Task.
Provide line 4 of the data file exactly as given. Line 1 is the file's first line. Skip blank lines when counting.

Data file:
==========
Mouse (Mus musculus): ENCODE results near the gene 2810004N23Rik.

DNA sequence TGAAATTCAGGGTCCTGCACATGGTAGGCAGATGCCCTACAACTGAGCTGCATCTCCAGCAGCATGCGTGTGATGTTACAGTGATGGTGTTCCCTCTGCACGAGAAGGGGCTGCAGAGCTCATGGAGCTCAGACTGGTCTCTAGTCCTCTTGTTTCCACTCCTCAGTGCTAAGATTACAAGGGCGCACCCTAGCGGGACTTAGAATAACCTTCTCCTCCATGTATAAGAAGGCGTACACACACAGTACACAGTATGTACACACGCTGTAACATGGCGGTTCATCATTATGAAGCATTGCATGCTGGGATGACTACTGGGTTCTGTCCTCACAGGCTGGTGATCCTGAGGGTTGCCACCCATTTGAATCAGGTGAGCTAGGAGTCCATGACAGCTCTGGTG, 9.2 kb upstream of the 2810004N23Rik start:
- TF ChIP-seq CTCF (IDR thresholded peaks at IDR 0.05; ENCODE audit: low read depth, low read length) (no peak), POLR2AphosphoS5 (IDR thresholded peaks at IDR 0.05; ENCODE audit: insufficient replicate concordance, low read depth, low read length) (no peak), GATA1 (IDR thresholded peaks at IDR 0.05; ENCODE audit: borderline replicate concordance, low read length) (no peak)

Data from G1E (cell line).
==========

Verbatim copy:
Data from G1E (cell line).